THEME-15.0 – THE LOCOMOTOR SYSTEM – CARTILAGE: INTRODUCTION
The locomotor system or Musculo-skeletal system can be considered as an organ system and is made up of:
- POJA-14.0 Locomotor System: Muscles
- POJA-15.0 Locomotor System: Cartilage
- POJA-16.0 Locomotor System: Bone
POJA-15 The Locomotor system – Cartilage chapter is composed of :
- 15.0 Cartilage: Introduction
- 15.1 Hyaline cartilage
- 15.2 Elastic cartilage
- 15.3 Fibrocartilage
- 15.4 Cartilage: Literature References
Cartilage is an avascular dense connective tissue which consists of cells (chondrocytes) and a solid extracellular matrix (a.o. chondroitin sulphate), that functions as support and protection. Glycosaminoglycans and type II collagen fibres facilitates diffusion of substances between the surrounding vascular connective tissue and the dispersed chondrocytes.
On the basis of the amount and characteristics of the extracellular matrix (ECM) and the prevalent collagenous and elastic fibres embedded in it, light microscopically three kinds of cartilage are distinguished (see below).
Cartilage is avascular and aneural. It receives nutrition by diffusion from perichondral capillaries. Nerve fibres are absent.
Cartilage grows by appositional grow around the chondroblast and/or by interstitial growth of the chondrocytes.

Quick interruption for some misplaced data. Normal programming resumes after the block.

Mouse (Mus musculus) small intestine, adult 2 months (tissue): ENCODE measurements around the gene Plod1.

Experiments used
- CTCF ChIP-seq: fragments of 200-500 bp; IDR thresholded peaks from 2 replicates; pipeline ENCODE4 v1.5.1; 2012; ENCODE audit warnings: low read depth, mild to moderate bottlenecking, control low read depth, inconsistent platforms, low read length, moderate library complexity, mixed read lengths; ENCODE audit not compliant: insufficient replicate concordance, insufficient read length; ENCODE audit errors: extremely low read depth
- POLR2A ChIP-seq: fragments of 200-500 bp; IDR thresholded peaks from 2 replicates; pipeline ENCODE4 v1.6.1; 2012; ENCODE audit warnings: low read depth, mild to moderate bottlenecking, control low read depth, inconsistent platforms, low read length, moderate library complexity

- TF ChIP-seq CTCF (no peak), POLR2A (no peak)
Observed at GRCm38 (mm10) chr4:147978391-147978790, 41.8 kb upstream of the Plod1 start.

- 15.1 Hyaline cartilage (glassy appearance) is the most common form in the mature body. Its extracellular matrix is made up of type II collagen fibres together with glycosaminoglycans, proteoglycans and multi-adhesive glycoproteins. Hyaline is a precursor for bone and is found in the epiphyseal growth plates of children. It is also found in the ribs, nose, larynx and trachea.
- 15.2 Elastic cartilage (yellow appearance) contains elastic fibres (elastin) in the extracellular matrix (ECM), and also collagen fibres. It is found in the pinnae (the external ear flaps of many mammals, including humans) and in the epiglottis. Chondrocytes lie between the fibres.
- 15.3 Fibrocartilage characterises by the great amount of collagen type I. It is found e.g. in the intervertebral discs and pubic symphysis.
- Foetal cartilage should be considered as a hyaline cartilage although its appearance differs from that in the adult stages as demonstrated below in the black and white image:
In foetal cartilage blood vessels are found localised.
The numerous cartilage cells are spindle-shaped or rounded cells, and even star-like cells are more or less evenly distributed without formation of nests (groups) composed of isogenous cells that is characteristic for mature hyaline cartilage.